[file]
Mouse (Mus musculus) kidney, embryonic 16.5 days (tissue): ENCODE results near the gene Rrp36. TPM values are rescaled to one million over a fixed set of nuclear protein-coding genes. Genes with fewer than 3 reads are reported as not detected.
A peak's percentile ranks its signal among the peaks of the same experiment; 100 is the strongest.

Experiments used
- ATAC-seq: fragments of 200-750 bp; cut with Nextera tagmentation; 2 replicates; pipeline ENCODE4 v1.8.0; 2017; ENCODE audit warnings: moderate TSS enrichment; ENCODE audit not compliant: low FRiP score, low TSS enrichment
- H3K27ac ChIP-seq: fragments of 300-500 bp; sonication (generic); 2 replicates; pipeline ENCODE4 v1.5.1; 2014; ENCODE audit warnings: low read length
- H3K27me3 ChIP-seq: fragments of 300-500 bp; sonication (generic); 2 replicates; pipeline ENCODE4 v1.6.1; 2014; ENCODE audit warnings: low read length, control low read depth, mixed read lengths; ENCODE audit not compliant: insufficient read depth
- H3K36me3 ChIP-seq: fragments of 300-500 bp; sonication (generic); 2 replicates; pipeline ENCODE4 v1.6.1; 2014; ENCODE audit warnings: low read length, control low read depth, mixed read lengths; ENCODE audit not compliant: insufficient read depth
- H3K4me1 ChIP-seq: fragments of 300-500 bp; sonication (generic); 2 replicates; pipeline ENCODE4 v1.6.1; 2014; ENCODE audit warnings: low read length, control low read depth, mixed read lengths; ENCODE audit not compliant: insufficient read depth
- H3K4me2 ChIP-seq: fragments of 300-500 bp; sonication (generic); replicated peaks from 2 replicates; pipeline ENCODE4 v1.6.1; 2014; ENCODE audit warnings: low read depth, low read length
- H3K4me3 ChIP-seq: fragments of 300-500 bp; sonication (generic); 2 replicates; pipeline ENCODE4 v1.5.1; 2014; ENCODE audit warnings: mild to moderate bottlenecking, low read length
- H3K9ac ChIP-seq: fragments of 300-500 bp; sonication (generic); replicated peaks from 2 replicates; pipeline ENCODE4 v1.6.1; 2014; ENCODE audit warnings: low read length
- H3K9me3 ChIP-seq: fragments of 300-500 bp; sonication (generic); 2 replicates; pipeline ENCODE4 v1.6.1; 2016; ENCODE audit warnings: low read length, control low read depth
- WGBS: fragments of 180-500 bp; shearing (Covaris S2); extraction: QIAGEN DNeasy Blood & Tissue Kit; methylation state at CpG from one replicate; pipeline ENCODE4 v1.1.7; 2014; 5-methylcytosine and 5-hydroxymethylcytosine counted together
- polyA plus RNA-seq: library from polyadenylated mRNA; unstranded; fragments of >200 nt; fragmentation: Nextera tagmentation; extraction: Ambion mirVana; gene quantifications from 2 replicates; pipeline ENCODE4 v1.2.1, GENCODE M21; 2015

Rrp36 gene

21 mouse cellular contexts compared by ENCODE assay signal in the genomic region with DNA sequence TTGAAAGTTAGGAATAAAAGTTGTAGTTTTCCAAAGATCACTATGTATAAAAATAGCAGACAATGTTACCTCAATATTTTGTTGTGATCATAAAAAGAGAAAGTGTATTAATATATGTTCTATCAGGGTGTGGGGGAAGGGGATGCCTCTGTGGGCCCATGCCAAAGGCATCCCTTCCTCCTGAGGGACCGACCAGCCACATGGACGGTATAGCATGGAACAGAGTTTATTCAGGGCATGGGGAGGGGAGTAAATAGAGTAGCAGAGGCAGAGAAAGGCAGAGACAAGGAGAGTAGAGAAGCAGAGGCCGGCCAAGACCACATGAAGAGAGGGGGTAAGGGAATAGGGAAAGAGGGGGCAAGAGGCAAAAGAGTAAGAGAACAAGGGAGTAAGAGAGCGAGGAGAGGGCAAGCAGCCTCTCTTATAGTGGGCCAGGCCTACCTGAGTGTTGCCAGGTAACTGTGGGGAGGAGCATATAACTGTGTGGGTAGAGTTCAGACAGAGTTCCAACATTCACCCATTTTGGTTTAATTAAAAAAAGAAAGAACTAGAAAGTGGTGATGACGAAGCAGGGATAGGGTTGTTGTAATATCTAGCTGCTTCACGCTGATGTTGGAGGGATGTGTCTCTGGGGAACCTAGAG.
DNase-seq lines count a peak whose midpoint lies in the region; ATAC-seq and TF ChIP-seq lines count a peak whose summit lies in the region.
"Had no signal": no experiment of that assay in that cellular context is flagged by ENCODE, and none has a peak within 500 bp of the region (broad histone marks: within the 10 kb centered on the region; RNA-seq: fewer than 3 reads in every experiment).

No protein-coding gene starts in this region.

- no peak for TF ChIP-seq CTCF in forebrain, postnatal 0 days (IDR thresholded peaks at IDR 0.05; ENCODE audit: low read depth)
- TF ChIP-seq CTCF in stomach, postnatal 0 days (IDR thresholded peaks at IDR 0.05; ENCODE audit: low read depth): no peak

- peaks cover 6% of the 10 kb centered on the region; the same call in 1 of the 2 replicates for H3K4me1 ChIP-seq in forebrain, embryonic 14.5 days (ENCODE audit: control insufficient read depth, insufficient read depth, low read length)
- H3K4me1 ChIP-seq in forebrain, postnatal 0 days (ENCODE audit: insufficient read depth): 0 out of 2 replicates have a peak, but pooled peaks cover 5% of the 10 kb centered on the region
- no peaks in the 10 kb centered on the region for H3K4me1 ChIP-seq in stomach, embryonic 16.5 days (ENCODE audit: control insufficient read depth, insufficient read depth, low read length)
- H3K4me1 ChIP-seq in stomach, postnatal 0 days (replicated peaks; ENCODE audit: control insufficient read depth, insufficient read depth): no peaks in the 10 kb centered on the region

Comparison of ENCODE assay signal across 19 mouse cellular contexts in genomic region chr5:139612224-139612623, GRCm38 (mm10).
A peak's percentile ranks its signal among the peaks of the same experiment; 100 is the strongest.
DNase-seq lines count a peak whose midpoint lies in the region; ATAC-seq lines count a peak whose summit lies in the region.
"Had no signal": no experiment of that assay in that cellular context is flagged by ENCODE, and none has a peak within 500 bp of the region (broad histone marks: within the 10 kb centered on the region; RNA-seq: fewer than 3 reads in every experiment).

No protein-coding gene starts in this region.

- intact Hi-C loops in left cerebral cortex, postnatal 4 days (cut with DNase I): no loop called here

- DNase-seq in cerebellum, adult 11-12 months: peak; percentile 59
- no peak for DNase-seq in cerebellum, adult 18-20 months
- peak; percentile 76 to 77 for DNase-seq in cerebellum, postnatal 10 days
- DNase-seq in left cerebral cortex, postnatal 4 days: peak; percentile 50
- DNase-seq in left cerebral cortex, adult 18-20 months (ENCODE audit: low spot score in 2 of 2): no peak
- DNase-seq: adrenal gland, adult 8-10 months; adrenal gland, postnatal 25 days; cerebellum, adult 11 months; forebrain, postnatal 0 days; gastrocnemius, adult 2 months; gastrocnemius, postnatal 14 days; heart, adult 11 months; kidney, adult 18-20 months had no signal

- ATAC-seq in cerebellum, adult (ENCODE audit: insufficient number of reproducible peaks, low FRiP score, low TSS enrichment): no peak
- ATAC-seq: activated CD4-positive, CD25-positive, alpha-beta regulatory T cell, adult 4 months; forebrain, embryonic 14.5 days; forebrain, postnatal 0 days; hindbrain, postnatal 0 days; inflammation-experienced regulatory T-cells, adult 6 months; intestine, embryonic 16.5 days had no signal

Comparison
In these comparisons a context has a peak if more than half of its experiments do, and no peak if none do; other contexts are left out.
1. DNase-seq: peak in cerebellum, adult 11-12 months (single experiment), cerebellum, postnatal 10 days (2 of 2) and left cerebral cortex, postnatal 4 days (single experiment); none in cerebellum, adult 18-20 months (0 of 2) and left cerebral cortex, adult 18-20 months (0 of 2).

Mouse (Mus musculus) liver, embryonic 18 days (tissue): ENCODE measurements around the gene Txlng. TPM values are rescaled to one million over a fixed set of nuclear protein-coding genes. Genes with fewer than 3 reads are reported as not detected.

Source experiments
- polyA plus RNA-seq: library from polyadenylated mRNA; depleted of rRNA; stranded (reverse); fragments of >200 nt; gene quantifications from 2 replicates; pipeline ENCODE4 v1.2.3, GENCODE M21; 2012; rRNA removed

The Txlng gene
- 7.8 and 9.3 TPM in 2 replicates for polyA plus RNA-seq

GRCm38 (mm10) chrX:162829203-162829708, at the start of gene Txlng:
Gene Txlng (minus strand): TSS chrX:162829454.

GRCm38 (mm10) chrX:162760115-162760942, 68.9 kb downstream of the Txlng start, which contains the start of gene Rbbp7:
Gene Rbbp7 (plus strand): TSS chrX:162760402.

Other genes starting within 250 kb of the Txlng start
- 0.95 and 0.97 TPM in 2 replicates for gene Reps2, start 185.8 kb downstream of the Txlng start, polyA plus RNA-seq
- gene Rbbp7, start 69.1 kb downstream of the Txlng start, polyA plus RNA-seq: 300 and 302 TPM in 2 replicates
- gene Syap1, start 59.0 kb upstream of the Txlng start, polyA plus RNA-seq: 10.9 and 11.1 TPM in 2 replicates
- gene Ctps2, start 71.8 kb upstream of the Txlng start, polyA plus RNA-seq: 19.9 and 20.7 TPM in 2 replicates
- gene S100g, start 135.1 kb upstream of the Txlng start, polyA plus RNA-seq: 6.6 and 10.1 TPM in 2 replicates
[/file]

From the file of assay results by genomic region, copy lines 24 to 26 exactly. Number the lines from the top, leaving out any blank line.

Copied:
- no peaks in the 10 kb centered on the region for H3K4me1 ChIP-seq in stomach, embryonic 16.5 days (ENCODE audit: control insufficient read depth, insufficient read depth, low read length)
- H3K4me1 ChIP-seq in stomach, postnatal 0 days (replicated peaks; ENCODE audit: control insufficient read depth, insufficient read depth): no peaks in the 10 kb centered on the region

Comparison of ENCODE assay signal across 19 mouse cellular contexts in genomic region chr5:139612224-139612623, GRCm38 (mm10).